The most interesting character in the book is the young man Canny meets in the strange house, Ghislain. He has a mysterious past and is an intriguing character. Throughout the book his interactions with Canny come off as a bit dreamlike, awkward, and disjointed. Still I was intrigued by his mystery and why he was trapped in that house.

Canny and Ghislain have a romance of sorts, but that also came off as a bit awkward for me. They didn’t have much chemistry together and the “romance” comes off as a bit creepy at times.

I did enjoy how this world in the Valley was both part of and removed from our world. I enjoyed the magic system of runes. I also enjoyed the somewhat peaceful and dreamline quality to the writing. The book wraps up fairly well too.

Overall this was a mixed read for me. I enjoyed the magic and Canny’s genius. I enjoyed the mystery behind Zarene Valley and behind the character of Ghislain. I also enjoyed the interesting asides into mining and the mining disasters. However the writing was awkward and alternated between engaging, confusing, and boring. It was just very inconsistent. The conversations between characters felt forced and awkward. The romance between Canny and Ghislain is sudden and a bit creepy. The pacing of the story is also a bit off; parts are incredibly engaging and parts are wandering and boring.

Honestly I can’t really recommend this as a good fantasy read. If you really have your heart set on reading this I would recommend reading the first chapter of the book...it’s one of the most awkward parts of the book...if you can get through that and enjoy it then you will probably enjoy the rest of the book. If that chapter bothers you, then the rest of the book will most likely bother you as well. ( )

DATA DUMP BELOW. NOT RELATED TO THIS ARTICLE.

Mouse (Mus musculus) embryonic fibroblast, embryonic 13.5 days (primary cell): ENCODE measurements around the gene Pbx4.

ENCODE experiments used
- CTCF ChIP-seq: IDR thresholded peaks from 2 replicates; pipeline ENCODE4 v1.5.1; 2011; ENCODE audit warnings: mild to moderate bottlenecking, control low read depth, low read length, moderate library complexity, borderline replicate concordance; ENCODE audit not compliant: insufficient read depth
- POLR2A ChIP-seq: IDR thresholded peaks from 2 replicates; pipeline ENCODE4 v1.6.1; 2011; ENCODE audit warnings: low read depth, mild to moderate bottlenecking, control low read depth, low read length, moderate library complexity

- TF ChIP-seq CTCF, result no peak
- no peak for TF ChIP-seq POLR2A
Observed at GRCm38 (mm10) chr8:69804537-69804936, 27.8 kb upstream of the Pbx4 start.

krau0098 | Jun 19, 2013 |
Mostrando 1-5 de 6 (seguinte | mostrar todas)
Knox's latest, Mortal Fire, is Gecko Press' first venture into young adult fiction and it is a terrific publishing debut, gorgeously produced with shiny bees almost leaping off the cover. Two of my all-time favourite Young Adult writers, Kelly Link and Margo Lanagan, have written endorsements on the back that should be enough to make anyone pick it up.

Knox has used the Southland of her Dreamhunter Duet (an Edwardian version of New Zealand), but this place is no longer the haunt of dreamhunters and the story is set in 1959. Mortal Fire is a modern fairy story without fairies, full of breathtaking magic and visual detail.
adicionado por avatiakh | editarNew Zealand Herald, Paula Green (Jun 8, 2013)

» Adicionar outros autores

Nome do autorFunçãoTipo de autorObra?Status
Elizabeth Knoxautor principaltodas as ediçõescalculado
Colvin, JayDesignerautor secundárioalgumas ediçõesconfirmado
Tong, KevinArtista da capaautor secundárioalgumas ediçõesconfirmado
Venable, Colleen AFDesigner da capaautor secundárioalgumas ediçõesconfirmado

Pertence à série

Você deve entrar para editar os dados de Conhecimento Comum.
Para mais ajuda veja a página de ajuda do Conhecimento Compartilhado.
Título canônico
Informação do Conhecimento Comum em inglês. Edite para a localizar na sua língua.
Título original
Títulos alternativos
Data da publicação original
Lugares importantes
Eventos importantes
Filmes relacionados
Informação do Conhecimento Comum em inglês. Edite para a localizar na sua língua.
Primeiras palavras
Últimas palavras
Aviso de desambiguação
Editores da Publicação
Informação do Conhecimento Comum em inglês. Edite para a localizar na sua língua.
Autores Resenhistas (normalmente na contracapa do livro)
Informação do Conhecimento Comum em inglês. Edite para a localizar na sua língua.
Idioma original
CDD/MDS canônico

Referências a esta obra em recursos externos.

Wikipédia em inglês


When sixteen-year-old Canny of the Pacific island, Southland, sets out on a trip with her stepbrother and his girlfriend, she finds herself drawn into enchanting Zarene Valley where the mysterious but dark seventeen-year-old Ghislain helps her to figure out her origins.

Não foram encontradas descrições de bibliotecas.

Descrição do livro
Resumo em haiku

Links rápidos

Capas populares


Média: (3.92)
1.5 1
3 5
3.5 2
4 10
4.5 1
5 6

É você?

Torne-se um autor do LibraryThing.


Sobre | Contato | LibraryThing.com | Privacidade/Termos | Ajuda/Perguntas Frequentes | Blog | Loja | APIs | TinyCat | Bibliotecas Históricas | Os primeiros revisores | Conhecimento Comum | 160,344,093 livros! | Barra superior: Sempre visível